Feature - The sky’s the limit
Becky Parker, head of physics at the Simon Langton Grammar School in Kent, UK, is introducing her students to outer space.
In 2007, Becky organized a trip to CERN for her 16 to 18 year-old students. There, they were introduced to the Timepix computer chip, a sensitive light-detector used for medical imaging. Back in Britain, one of her students came up with the idea of using the chips to measure cosmic radiation. Parker’s response: “Brilliant!”
A Timepix chip has 65,536 pixels over a 2 cm² area. An event occurs when a particle strikes a pixel and is converted into an electrical signal, which can be measured. Her students wanted to use Timepix chips to detect particle type, energy and possibly, the directionality.
Consequently, her students entered and won a space experiment competition with their design made from adapting readouts of the chip. Their instrument, called LUCID (Langton Ultimate Cosmic ray Intensity Detector) will be launched by Surrey Satellite Technology Ltd (SSTL) in 2012.
How did her students adapt such a sophisticated device? Parker replied; “Students can think freely about problems. They thought out the specifications and these were developed with support from SSTL.”
LUCID is now operating on Earth and collecting data on cosmic particles hitting our atmosphere. Never imagining it would grow so big, Parker has signed-up ten schools in Kent to join a collaborative network for students called CERN@school.
Each school has a CERN@school kit, built by her students, comprising a USB, leads, laptop, guidance book and Timepix chip. The schools collect particle data every day, which is then automatically uploaded, by Pixelman software, to a server at Simon Langton Grammar School. Results are made available to students via the CERN@school website.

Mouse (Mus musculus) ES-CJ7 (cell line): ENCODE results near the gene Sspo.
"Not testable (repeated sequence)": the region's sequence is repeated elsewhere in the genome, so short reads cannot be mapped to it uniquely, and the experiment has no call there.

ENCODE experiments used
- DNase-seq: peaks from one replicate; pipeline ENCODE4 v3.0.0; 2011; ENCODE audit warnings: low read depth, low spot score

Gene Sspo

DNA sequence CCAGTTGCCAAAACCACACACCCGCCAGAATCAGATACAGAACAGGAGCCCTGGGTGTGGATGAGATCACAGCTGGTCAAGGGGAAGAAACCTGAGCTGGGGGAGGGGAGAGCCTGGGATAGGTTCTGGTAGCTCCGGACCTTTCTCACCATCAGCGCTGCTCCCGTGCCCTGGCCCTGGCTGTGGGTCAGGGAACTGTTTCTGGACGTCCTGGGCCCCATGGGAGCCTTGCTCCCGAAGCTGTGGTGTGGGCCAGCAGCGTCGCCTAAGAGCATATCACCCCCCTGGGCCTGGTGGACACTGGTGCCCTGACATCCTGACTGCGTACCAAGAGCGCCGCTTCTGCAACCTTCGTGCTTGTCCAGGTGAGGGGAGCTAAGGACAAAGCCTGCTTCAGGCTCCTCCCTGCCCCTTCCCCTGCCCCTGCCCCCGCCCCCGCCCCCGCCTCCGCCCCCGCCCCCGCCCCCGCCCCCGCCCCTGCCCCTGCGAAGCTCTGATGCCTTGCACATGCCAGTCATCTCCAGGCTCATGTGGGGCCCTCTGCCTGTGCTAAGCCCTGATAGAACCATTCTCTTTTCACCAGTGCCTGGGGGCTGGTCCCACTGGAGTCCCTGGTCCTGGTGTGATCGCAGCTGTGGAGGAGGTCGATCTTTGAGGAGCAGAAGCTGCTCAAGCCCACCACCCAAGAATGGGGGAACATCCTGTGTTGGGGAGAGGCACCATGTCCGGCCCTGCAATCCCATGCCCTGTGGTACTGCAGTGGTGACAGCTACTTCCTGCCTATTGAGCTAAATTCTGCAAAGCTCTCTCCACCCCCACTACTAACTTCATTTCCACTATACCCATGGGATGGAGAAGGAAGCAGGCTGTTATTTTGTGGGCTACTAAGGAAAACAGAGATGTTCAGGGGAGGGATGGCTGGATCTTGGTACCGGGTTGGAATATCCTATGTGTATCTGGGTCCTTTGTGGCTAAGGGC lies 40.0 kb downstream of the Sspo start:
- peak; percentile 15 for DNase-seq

To infinity and beyond
Beyond the horizon, Parker’s school is in discussions on developing a Grids@school network to support the potentially large volume of data — terabytes of data each year — once LUCID is in space. They have just submitted a proposal to the UK Particle Physics Grid (GridPP) based at Queen Mary University, London, to develop a web application that will automate the correlation of data over a large geographic area and help students analyze characteristics of particle tracks.
She says that this is one of the few times anyone has tried to deliver grid-computing power directly to schools, and hopes to expand the project. The goal is to develop a common protocol and framework so that cosmic-ray data can be shared with schools worldwide.
Parker has tried involving schools that have not had a strong tradition of physics. “It’s difficult; there was an academy in the area and their Headteacher felt that they had to concentrate on Government targets so they decided not be involved.” Conversely, Becky’s project has opened the floodgates for her pupils. One particular student, who was heavily involved with LUCID, won the ‘Young Scientist of the Year’. He subsequently met the Queen, attended a Commonwealth ‘Year of Science’ event and even visited NASA.
—Adrian Giordani for iSGTW